An Interesting Place to Spend Your Life

by Lisa Hansel
March 9th, 2013

“You want the inside of your head to be an interesting place to spend the rest of your life.” That marvelous quote is meant to explain the purpose of college. It’s from Judith Shapiro, former president of Barnard, but it comes to me from Diana Senechal, my go-to person for the beauty of an intellectual life. Just three months ago, I had the privilege of publishing Senechal (and that quote) in American Educator, the quarterly journal of educational research and ideas from the American Federation of Teachers. As the editor, I had a terrific job: I listened to teachers and did my best to express their questions, concerns, and ideas to some of the nation’s top scholars. Most of those scholars then agreed to write for American Educator—and what a wonderful array of generous people they were.

But one stood out: E. D. Hirsch, Jr.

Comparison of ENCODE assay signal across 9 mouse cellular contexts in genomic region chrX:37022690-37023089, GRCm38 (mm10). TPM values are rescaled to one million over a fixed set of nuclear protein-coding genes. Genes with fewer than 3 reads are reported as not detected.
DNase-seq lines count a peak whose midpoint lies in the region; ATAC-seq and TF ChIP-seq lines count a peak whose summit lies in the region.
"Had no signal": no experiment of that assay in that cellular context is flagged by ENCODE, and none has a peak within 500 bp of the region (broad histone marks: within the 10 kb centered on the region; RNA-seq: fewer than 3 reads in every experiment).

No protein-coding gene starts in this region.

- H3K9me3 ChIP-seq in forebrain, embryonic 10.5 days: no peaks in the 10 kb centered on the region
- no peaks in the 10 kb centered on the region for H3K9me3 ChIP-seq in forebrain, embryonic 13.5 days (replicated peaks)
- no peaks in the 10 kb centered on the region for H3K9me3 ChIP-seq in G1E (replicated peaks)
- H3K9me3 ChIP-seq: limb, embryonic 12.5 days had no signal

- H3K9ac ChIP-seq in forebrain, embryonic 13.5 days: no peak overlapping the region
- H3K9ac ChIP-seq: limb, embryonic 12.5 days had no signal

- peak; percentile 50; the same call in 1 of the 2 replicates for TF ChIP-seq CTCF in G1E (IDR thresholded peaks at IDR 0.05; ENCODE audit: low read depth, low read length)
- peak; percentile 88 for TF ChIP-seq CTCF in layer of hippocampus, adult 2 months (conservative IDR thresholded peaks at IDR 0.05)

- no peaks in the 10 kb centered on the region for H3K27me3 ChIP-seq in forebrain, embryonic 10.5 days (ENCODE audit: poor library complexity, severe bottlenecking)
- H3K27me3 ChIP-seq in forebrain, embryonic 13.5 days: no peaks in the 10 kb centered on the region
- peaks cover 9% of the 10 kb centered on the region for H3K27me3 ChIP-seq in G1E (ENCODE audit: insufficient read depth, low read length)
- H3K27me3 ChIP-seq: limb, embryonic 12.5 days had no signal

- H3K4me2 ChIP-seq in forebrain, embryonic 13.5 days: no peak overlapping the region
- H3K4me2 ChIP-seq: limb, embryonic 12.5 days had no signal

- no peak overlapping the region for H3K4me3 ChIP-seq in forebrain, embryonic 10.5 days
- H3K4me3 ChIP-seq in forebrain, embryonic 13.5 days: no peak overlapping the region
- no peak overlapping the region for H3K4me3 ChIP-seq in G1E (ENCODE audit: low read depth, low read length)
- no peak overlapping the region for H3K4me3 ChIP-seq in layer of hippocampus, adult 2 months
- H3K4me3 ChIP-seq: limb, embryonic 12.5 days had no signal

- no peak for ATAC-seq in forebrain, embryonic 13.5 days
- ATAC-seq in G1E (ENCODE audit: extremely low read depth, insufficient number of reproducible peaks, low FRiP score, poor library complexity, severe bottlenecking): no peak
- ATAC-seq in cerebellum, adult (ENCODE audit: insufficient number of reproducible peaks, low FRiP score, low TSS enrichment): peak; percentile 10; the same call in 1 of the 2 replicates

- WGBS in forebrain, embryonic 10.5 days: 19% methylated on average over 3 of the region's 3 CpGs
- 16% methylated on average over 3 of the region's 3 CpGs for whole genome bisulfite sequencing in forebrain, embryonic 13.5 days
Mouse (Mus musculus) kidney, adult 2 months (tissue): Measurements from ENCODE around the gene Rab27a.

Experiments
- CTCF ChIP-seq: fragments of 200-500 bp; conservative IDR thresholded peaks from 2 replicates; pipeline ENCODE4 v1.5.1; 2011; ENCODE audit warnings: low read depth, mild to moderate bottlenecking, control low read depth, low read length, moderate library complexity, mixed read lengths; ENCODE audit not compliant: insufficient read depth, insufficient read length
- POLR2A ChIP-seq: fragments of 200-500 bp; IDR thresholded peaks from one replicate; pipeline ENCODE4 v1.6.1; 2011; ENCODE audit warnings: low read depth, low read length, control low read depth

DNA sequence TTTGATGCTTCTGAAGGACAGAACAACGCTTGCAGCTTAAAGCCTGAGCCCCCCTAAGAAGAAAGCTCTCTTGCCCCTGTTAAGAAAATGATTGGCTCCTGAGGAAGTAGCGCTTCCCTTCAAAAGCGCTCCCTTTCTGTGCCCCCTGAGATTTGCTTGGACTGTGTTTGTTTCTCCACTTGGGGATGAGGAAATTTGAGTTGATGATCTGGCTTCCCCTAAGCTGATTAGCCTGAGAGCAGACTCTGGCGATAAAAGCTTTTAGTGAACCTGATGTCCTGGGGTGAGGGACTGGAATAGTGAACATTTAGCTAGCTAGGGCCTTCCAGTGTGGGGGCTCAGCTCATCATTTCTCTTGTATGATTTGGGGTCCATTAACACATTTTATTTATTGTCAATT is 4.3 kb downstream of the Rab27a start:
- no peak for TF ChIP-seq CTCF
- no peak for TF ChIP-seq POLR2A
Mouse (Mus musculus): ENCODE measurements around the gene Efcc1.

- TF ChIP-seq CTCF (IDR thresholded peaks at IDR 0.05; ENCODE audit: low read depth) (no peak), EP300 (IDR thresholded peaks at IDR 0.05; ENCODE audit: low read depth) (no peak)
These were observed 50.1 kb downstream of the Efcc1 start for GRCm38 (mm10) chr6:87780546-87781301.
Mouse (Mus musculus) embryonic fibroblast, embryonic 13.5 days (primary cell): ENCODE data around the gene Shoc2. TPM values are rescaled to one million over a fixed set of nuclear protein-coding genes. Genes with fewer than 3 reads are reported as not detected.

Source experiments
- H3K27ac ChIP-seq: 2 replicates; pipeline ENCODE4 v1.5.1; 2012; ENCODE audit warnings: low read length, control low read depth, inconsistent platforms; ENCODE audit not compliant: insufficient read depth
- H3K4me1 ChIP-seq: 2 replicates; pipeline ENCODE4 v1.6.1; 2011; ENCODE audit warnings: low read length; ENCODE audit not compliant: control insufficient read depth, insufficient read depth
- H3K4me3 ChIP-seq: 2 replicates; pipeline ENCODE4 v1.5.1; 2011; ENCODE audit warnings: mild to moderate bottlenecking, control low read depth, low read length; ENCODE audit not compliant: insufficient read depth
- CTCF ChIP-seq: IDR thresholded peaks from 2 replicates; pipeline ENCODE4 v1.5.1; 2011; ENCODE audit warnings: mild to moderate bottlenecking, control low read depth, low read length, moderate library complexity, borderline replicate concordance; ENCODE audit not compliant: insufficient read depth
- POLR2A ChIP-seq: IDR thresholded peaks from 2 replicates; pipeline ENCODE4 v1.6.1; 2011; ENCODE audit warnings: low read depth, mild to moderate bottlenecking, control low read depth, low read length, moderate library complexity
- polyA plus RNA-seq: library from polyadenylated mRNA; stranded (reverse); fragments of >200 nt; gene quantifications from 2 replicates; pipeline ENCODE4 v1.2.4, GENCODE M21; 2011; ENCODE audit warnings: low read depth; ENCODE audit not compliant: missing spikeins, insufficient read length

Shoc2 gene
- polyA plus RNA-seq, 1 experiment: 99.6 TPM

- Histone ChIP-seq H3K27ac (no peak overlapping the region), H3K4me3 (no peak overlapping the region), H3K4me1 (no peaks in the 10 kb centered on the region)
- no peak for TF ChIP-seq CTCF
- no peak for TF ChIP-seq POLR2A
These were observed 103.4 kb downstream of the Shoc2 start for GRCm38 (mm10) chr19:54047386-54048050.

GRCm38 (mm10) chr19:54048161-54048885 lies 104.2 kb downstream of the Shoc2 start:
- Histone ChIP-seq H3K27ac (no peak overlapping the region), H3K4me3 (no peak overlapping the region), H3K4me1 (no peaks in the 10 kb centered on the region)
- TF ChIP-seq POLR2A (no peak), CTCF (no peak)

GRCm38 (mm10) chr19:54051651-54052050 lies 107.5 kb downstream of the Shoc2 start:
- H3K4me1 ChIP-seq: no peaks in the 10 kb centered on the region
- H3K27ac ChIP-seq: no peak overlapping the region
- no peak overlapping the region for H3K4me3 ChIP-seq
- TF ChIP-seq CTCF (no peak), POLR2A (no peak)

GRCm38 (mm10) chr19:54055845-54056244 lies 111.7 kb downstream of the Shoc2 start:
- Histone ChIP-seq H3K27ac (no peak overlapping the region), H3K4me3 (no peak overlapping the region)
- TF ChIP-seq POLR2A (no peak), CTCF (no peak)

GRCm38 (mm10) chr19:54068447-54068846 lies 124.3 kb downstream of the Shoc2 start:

So it is with great pleasure—along with admiration and awe every time I see Hirsch in person—that I’m now the director of communications for the Core Knowledge Foundation. Could there be a better way to make my mind a fascinating place to spend the rest of my life?

The expertise in the Core Knowledge community is extraordinary, and the challenge before us is great: We must ensure that all children’s minds are interesting places. The Common Core State Standards (CCSS) are a huge step in the right direction, but they are just the first step.

Not long ago, at a forum on the CCSS, a well-known superintendent lauded for her reform initiatives inadvertently diagnosed one of our greatest hurdles. She told a story of a young boy who had not done well on a writing prompt. Her district is relatively wealthy, so it was no surprise when the boy’s mother came in to complain: Her son would have done well if he had been allowed to write about BMX bikes instead of being required to write about butterflies.

No doubt he would have.

The superintendent found this compelling. She is now pushing for more student choice in schoolwork.

This is a perfect example of where many educators are today. The necessity of relevant background knowledge has sunk in. Our little boy loves BMX bikes. He probably has expert-level knowledge of BMX racing, equipment, and star athletes. He probably can do an impressive set of tricks on his own BMX bike. I love a similar sport, mountain biking, and I’ve ridden a couple BMX tracks (though not well). I would have enjoyed reading this boy’s BMX essay. But I don’t want him to write it for school.